Schiit Audio Freya + Tube Preamplifier by Paul Szabady

freya plus front 1920_1.jpg


I’ve always been on the look-out for audio gear that produces seriously high fidelity at a price that the average-incomed music lover might actually afford. Since it’s now possible to spend over $1,000,000 on a High-End system, the pricing of the Extreme High End makes it impossible to avoid the word ‘decadent’ in talking about it.

It’s no secret that the vast majority of serious Audiophiles are middle-aged and older men, upper-middle-class perhaps, but with comfortable rather than outrageously high incomes. The extreme ‘carriage trade’ (aka “Rip-off the Rich Twits”) pricing of too much of the High End stretches the finances and drops the jaws of even these dedicated listeners.

Most distressing is the Pavlovian Conditioning rampant in the Audiophile market that automatically assumes that higher price always equates to higher performance and that extreme pricing always means extreme quality. The fact that the market pressures designers to raise their products’ price to be taken seriously artificially – is deeply disturbing.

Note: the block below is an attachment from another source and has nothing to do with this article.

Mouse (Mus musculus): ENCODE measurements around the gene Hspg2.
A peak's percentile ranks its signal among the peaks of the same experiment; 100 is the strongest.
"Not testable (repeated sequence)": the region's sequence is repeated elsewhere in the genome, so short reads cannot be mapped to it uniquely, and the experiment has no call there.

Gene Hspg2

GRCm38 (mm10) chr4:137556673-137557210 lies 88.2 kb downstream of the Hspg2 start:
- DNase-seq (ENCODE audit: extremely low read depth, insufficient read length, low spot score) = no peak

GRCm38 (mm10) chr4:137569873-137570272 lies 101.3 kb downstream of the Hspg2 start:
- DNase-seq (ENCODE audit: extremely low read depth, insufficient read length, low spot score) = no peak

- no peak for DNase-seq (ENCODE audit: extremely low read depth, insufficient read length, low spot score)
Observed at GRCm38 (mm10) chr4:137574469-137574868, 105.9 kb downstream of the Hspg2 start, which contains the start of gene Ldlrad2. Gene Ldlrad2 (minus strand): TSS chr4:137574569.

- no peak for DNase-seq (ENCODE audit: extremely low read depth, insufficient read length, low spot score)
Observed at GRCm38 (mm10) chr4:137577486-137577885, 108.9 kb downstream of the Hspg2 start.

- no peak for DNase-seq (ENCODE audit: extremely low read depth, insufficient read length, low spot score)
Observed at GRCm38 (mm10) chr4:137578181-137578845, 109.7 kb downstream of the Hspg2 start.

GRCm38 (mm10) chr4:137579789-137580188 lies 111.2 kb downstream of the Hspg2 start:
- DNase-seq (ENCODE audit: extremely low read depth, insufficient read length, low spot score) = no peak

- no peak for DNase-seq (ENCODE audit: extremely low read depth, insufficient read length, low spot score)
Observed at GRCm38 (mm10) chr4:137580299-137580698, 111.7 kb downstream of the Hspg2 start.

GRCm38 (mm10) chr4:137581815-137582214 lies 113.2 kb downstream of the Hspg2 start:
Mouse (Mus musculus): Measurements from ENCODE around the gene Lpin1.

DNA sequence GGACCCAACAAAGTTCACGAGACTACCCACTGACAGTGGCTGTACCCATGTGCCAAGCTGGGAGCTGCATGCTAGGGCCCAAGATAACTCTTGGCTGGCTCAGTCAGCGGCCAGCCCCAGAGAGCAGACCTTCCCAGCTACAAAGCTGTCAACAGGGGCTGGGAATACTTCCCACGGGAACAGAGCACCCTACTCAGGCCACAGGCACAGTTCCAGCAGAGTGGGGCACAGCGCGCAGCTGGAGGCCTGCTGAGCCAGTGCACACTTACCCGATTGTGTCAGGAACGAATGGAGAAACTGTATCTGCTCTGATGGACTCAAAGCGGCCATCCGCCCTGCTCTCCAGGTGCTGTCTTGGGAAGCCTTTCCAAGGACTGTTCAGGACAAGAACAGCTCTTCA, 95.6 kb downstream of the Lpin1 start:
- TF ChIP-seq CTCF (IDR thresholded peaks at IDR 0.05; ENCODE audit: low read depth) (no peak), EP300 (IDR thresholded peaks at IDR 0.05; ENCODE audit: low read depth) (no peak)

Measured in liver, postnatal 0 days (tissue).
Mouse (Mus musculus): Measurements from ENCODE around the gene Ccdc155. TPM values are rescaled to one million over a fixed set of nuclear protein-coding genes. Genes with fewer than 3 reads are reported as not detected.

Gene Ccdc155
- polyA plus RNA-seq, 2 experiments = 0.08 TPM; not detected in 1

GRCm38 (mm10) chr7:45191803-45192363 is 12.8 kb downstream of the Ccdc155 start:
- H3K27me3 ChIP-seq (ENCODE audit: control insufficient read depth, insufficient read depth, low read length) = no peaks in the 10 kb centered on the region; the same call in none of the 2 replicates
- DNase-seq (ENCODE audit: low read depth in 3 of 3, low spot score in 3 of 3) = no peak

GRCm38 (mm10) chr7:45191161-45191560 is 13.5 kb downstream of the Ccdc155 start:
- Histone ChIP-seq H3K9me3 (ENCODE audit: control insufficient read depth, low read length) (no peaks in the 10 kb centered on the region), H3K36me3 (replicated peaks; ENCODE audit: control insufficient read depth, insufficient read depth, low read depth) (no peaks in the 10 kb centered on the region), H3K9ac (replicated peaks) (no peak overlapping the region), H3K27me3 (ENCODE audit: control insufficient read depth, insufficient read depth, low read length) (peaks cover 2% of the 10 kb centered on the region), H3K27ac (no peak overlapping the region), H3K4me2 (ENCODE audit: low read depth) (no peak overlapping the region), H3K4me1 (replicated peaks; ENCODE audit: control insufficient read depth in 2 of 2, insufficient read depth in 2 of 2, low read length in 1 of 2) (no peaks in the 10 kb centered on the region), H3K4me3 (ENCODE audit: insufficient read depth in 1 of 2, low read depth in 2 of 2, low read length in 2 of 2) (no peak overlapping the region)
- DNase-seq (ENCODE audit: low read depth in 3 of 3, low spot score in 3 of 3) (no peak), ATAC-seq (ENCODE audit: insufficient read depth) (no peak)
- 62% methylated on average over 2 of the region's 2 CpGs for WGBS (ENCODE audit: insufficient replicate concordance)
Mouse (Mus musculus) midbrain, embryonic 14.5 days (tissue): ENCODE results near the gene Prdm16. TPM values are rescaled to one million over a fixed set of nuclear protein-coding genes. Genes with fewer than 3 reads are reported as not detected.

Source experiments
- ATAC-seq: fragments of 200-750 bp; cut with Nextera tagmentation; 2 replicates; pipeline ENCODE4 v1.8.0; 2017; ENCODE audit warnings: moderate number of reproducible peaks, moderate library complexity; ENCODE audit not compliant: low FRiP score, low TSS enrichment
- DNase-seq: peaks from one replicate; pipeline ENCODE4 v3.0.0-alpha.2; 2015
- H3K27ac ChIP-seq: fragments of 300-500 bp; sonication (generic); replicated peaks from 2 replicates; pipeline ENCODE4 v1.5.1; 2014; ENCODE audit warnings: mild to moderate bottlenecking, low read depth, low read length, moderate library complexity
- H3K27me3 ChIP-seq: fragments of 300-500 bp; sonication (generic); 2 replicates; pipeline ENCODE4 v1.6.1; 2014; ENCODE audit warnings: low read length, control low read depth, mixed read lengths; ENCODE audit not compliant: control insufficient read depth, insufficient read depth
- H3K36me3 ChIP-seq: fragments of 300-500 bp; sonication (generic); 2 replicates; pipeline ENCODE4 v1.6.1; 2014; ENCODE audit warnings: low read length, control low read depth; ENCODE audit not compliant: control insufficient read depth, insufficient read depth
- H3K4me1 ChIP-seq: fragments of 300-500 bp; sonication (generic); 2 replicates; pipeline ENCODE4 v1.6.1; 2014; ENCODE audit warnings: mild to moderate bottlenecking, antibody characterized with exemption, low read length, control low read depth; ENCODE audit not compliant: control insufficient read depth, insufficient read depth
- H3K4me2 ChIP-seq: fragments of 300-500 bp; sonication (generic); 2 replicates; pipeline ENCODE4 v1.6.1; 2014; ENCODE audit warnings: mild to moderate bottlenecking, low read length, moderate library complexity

Origin250.jpgOne can only imagine the effect of that stratospheric pricing on the next generations of potential Audiophiles, most of whose experience of music has been through headphones and sourced from streaming digital files on their computers and cell phones. Can one imagine any of them spending $1,000,000 on an audio system? Can one imagine any of them even spending $10,000? Though founded and run by principals from High-End firms (Theta and Sumo), Schiit Audio established itself catering to that younger market, offering very high-quality but very affordable DACs, headphone amps, and other products for those generations who grew up wholly immersed in Computer World. California-built and sold Internet-direct, Schiit has been moving toward more traditional audio products, including an integrated amplifier, two power amps, a phono stage, and even their first foray into producing a turntable – the $800 Uni-pivot armed Sol.